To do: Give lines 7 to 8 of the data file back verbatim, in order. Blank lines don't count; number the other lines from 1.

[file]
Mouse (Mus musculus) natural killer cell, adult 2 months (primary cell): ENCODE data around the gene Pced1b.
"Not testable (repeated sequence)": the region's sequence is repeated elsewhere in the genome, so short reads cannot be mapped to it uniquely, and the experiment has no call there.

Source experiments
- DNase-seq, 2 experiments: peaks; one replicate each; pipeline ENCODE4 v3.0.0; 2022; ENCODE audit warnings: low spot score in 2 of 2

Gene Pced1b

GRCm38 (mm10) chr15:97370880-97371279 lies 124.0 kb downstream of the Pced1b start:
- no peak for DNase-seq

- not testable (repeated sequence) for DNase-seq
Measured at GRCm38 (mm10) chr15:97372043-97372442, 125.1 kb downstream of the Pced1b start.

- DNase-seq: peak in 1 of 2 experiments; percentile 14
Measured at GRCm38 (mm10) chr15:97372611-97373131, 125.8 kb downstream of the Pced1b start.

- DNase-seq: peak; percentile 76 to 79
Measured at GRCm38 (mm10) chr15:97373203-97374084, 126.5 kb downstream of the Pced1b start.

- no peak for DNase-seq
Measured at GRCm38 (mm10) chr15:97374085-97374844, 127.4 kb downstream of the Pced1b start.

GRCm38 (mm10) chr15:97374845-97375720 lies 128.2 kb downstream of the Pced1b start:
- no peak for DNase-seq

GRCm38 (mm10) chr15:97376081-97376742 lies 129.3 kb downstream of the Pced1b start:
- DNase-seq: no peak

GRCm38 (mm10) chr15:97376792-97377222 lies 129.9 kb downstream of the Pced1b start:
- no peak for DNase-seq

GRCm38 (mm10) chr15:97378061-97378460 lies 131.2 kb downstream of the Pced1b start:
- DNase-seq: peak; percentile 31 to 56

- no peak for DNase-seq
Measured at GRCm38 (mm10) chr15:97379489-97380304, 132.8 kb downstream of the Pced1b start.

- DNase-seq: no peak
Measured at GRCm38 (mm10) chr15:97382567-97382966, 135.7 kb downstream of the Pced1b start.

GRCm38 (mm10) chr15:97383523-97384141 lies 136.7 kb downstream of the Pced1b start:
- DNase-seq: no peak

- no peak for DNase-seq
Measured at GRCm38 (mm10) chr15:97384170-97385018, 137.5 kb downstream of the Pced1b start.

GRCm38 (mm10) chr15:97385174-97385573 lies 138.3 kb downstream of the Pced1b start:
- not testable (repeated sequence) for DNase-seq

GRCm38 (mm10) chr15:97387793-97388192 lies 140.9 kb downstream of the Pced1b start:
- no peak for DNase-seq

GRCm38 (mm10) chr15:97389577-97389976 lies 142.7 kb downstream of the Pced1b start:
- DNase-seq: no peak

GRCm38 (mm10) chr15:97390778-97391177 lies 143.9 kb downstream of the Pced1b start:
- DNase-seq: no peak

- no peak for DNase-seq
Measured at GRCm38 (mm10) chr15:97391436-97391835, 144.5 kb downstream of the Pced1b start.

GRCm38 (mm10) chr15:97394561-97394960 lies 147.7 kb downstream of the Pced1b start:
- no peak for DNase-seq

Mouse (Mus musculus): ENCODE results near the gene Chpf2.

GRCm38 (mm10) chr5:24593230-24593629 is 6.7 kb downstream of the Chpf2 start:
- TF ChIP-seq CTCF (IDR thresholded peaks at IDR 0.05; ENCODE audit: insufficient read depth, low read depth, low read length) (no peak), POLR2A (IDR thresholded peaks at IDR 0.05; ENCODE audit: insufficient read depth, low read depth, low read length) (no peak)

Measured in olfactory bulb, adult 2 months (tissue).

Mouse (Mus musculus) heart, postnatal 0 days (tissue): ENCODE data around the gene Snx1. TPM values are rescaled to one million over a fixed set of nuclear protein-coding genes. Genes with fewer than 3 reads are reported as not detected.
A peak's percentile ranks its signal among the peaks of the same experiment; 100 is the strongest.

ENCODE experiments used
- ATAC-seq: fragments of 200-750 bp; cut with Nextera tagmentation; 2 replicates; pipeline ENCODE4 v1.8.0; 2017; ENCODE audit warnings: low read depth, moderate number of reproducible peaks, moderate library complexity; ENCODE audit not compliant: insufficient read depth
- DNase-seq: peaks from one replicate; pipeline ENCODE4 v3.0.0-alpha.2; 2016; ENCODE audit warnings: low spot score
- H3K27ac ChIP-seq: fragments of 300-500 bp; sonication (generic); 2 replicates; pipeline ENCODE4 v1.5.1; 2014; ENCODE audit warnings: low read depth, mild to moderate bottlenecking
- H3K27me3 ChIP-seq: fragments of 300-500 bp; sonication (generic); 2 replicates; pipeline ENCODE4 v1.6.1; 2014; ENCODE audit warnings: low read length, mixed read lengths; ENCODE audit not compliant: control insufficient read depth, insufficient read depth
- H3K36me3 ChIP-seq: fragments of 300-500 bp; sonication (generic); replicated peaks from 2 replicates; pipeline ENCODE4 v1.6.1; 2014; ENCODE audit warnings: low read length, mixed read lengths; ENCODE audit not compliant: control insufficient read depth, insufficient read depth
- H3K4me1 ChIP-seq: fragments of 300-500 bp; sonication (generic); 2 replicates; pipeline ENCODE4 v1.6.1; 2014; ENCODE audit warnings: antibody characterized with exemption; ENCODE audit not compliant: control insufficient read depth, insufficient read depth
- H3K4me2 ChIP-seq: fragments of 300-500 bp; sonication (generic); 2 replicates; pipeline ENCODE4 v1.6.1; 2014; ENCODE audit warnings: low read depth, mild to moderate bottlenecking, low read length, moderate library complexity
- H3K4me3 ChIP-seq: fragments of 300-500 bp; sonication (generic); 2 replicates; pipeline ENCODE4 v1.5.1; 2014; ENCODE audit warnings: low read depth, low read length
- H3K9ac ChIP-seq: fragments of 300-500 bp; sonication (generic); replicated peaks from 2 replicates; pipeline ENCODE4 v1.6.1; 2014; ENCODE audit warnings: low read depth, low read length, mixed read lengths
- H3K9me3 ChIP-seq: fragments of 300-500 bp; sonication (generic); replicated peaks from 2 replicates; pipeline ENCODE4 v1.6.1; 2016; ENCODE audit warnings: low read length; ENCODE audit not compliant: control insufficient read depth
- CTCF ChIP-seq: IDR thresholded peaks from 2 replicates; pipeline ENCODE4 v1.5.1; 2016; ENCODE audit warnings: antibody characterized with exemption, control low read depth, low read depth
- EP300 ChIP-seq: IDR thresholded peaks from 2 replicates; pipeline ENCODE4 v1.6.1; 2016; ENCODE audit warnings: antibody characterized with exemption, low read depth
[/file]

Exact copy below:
- no peak for DNase-seq

- not testable (repeated sequence) for DNase-seq